This goes a long way toward explaining why Yale decided in 2005 to enroll Sayed Rahmatullah Hashemi as a special student. Mr. Hashemi is best known for being the deputy foreign secretary of the Taliban at the time of September 11 attacks. Additionally, he was the international representative of a backwards regime that publicly executed adulterers, deprived women of their rights, and generally administered a harsh, perverse form of sharia law in Afghanistan. To the average American, allowing him to enroll at Yale was an outrage; to the moral relativists at Yale, recruiting such a unique student was a priority. Richard Shaw, the Dean of Admissions, told the New York Times that the last time a foreign student of Hashemi's caliber applied to Yale, "We lost him to Harvard," and "I didn't want that to happen again." Somehow, Yale was surprised by the outrage that followed when John Fund wrote a series of articles documenting the whole affair. Then again, perhaps they had cause to be surprised: it's a rare event that unites Neocon hawks with radical feminists. Yale stonewalled through the worst of the criticism and then quietly decided not to renew Mr. Hashemi's status as a student the following year.
With this history in mind, Yale's refusal to publish the cartoons makes sense. If you let multiculturalism affect what you teach at your university, and if you let moral relativism determine who you bring to your university, it's only a matter of time before those two things creep into how you do research at your university. As Martin Kramer reports, one of the central figures in the decision to remove the cartoons was Marcia Inhorn, the director of Yale's Middle East Studies department. Inhorn returned from a 2006 conference in Iran and declared that Iran is "a country to watch on many levels," "far from backward," and generally as good as (if not better than) the United States. If Western values aren't particularly good, why should things like "freedom of speech" and "academic freedom" factor into what does and doesn't get published? Why not instead substitute the standards ofbackward bands of murderous religious fanatics?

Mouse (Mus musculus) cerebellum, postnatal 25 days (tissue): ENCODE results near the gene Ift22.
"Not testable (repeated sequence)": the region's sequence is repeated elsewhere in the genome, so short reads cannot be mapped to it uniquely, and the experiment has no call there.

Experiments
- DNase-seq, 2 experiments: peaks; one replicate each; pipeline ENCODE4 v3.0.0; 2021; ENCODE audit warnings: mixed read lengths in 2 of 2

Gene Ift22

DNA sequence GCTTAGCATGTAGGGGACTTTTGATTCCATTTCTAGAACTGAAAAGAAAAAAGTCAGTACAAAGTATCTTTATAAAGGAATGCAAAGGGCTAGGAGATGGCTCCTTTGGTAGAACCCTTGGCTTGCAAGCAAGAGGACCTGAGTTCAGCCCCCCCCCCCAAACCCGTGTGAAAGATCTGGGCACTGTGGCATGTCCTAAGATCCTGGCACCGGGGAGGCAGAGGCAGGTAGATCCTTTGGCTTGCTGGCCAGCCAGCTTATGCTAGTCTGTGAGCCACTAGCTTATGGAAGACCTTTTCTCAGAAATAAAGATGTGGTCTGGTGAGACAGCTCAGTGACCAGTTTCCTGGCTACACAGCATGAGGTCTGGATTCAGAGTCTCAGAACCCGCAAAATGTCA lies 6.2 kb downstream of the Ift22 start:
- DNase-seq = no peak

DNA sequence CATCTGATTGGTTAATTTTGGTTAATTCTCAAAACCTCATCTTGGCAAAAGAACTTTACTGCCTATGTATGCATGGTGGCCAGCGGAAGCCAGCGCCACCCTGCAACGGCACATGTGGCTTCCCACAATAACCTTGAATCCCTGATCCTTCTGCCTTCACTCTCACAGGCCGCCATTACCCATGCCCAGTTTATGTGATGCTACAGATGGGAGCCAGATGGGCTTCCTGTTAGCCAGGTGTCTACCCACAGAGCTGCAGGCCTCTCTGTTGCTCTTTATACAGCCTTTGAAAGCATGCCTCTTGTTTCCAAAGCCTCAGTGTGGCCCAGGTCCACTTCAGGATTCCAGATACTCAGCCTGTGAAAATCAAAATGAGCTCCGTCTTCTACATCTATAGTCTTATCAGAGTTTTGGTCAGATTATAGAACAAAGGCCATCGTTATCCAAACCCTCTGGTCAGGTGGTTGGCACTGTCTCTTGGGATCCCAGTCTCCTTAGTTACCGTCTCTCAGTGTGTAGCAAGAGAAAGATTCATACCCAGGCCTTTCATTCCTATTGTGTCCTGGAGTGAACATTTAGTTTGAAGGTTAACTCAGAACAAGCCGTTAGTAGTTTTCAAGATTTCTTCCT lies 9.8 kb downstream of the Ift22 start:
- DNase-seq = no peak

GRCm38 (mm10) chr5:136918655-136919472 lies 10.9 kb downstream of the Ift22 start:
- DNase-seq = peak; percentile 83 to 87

As a student at Yale, I have learned to accept that the official views towards everything from drinking to foreign policy clash with my own personal views. For the most part, I just ignore this. There are a lot of very smart people at Yale with a lot of interesting, important things to teach me. If I have to filter out bias in the classroom, then so be it. But the decision to remove the representations of Mohammed from Klausen's book is something else. If Yale and similar institutions are moving in a direction where primary sources will routinely be removed for fear of offending Jihadis, then this bit of censorship marks a victory for anti-intellectualism and the start of a dark period in American higher education.
Max Rosett is an undergraduate at Yale University.